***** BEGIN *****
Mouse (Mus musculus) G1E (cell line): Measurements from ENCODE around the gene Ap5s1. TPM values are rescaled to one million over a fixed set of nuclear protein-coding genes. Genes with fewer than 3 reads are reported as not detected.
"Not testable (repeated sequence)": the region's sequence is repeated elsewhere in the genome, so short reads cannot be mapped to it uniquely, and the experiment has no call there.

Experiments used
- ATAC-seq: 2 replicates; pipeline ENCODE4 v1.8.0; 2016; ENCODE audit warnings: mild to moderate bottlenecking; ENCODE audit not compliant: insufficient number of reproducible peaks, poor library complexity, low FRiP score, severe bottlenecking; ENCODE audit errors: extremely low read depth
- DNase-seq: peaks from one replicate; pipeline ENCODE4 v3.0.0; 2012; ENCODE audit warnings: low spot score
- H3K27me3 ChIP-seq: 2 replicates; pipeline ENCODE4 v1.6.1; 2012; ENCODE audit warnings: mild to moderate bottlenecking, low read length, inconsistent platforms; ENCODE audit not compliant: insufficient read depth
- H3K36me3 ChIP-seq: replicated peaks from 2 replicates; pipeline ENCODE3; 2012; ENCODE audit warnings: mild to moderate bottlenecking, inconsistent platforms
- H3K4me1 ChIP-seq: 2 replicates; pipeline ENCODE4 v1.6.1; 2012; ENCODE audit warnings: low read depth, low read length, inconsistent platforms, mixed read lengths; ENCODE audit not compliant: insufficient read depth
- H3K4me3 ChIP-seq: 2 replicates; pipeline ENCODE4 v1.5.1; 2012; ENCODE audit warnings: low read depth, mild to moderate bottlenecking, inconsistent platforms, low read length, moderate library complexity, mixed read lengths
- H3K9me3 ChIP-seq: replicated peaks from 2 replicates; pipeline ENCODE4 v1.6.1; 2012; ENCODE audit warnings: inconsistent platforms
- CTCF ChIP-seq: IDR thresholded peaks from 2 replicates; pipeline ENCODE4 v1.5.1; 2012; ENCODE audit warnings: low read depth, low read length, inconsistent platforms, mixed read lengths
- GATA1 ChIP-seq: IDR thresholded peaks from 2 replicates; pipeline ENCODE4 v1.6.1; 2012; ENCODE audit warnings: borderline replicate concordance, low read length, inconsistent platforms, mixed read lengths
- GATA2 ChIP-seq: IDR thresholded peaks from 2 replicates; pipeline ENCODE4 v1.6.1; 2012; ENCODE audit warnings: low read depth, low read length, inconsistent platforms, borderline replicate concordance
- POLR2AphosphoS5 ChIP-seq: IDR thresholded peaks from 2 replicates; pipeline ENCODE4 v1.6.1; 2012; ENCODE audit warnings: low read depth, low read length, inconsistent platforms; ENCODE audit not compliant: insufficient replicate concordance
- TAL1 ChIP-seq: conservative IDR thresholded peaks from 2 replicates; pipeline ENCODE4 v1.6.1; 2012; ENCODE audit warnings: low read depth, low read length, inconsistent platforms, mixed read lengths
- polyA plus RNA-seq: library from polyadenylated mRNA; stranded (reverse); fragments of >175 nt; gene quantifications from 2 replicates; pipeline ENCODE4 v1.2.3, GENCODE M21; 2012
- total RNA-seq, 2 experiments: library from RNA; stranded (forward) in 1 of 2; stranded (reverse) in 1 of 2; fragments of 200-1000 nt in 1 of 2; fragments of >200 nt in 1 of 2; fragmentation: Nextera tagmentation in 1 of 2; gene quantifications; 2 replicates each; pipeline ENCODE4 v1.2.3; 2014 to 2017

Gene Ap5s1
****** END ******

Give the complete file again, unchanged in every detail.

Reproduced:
Mouse (Mus musculus) G1E (cell line): Measurements from ENCODE around the gene Ap5s1. TPM values are rescaled to one million over a fixed set of nuclear protein-coding genes. Genes with fewer than 3 reads are reported as not detected.
"Not testable (repeated sequence)": the region's sequence is repeated elsewhere in the genome, so short reads cannot be mapped to it uniquely, and the experiment has no call there.

Experiments used
- ATAC-seq: 2 replicates; pipeline ENCODE4 v1.8.0; 2016; ENCODE audit warnings: mild to moderate bottlenecking; ENCODE audit not compliant: insufficient number of reproducible peaks, poor library complexity, low FRiP score, severe bottlenecking; ENCODE audit errors: extremely low read depth
- DNase-seq: peaks from one replicate; pipeline ENCODE4 v3.0.0; 2012; ENCODE audit warnings: low spot score
- H3K27me3 ChIP-seq: 2 replicates; pipeline ENCODE4 v1.6.1; 2012; ENCODE audit warnings: mild to moderate bottlenecking, low read length, inconsistent platforms; ENCODE audit not compliant: insufficient read depth
- H3K36me3 ChIP-seq: replicated peaks from 2 replicates; pipeline ENCODE3; 2012; ENCODE audit warnings: mild to moderate bottlenecking, inconsistent platforms
- H3K4me1 ChIP-seq: 2 replicates; pipeline ENCODE4 v1.6.1; 2012; ENCODE audit warnings: low read depth, low read length, inconsistent platforms, mixed read lengths; ENCODE audit not compliant: insufficient read depth
- H3K4me3 ChIP-seq: 2 replicates; pipeline ENCODE4 v1.5.1; 2012; ENCODE audit warnings: low read depth, mild to moderate bottlenecking, inconsistent platforms, low read length, moderate library complexity, mixed read lengths
- H3K9me3 ChIP-seq: replicated peaks from 2 replicates; pipeline ENCODE4 v1.6.1; 2012; ENCODE audit warnings: inconsistent platforms
- CTCF ChIP-seq: IDR thresholded peaks from 2 replicates; pipeline ENCODE4 v1.5.1; 2012; ENCODE audit warnings: low read depth, low read length, inconsistent platforms, mixed read lengths
- GATA1 ChIP-seq: IDR thresholded peaks from 2 replicates; pipeline ENCODE4 v1.6.1; 2012; ENCODE audit warnings: borderline replicate concordance, low read length, inconsistent platforms, mixed read lengths
- GATA2 ChIP-seq: IDR thresholded peaks from 2 replicates; pipeline ENCODE4 v1.6.1; 2012; ENCODE audit warnings: low read depth, low read length, inconsistent platforms, borderline replicate concordance
- POLR2AphosphoS5 ChIP-seq: IDR thresholded peaks from 2 replicates; pipeline ENCODE4 v1.6.1; 2012; ENCODE audit warnings: low read depth, low read length, inconsistent platforms; ENCODE audit not compliant: insufficient replicate concordance
- TAL1 ChIP-seq: conservative IDR thresholded peaks from 2 replicates; pipeline ENCODE4 v1.6.1; 2012; ENCODE audit warnings: low read depth, low read length, inconsistent platforms, mixed read lengths
- polyA plus RNA-seq: library from polyadenylated mRNA; stranded (reverse); fragments of >175 nt; gene quantifications from 2 replicates; pipeline ENCODE4 v1.2.3, GENCODE M21; 2012
- total RNA-seq, 2 experiments: library from RNA; stranded (forward) in 1 of 2; stranded (reverse) in 1 of 2; fragments of 200-1000 nt in 1 of 2; fragments of >200 nt in 1 of 2; fragmentation: Nextera tagmentation in 1 of 2; gene quantifications; 2 replicates each; pipeline ENCODE4 v1.2.3; 2014 to 2017

Gene Ap5s1